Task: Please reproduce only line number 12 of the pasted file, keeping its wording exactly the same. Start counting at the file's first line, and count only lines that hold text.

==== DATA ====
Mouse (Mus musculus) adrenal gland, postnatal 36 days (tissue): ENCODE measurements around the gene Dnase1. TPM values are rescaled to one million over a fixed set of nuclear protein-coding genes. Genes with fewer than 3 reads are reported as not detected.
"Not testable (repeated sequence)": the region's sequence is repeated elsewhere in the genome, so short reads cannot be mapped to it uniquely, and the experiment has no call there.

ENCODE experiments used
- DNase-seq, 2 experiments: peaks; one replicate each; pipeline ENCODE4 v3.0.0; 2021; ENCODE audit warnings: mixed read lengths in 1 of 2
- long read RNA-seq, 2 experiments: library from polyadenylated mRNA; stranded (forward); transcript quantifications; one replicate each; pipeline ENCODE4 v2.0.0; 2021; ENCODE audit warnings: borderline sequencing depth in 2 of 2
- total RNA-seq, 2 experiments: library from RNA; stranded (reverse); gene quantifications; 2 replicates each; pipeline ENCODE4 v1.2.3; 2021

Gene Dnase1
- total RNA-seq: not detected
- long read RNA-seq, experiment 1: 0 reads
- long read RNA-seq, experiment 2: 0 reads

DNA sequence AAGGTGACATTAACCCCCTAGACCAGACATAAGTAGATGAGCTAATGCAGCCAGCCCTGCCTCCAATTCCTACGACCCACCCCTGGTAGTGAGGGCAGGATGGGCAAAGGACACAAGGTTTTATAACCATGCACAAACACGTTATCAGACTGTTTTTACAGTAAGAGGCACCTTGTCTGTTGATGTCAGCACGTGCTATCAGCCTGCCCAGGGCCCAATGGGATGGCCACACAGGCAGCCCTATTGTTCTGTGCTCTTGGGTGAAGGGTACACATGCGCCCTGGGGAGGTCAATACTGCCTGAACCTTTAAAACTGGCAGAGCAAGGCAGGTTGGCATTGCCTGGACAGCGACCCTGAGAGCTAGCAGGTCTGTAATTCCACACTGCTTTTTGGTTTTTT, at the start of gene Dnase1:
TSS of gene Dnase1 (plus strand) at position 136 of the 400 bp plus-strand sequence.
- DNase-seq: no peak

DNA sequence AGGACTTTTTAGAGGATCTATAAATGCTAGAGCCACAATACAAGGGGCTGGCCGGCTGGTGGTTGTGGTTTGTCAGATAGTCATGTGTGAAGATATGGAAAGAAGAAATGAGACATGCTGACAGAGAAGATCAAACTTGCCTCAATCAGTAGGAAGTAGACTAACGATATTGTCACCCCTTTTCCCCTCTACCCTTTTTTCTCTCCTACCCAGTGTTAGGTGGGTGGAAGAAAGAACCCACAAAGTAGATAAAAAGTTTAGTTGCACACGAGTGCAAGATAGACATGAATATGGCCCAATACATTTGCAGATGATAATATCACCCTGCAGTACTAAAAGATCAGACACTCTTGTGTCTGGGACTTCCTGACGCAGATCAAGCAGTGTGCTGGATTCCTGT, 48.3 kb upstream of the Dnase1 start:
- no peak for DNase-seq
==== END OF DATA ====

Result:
TSS of gene Dnase1 (plus strand) at position 136 of the 400 bp plus-strand sequence.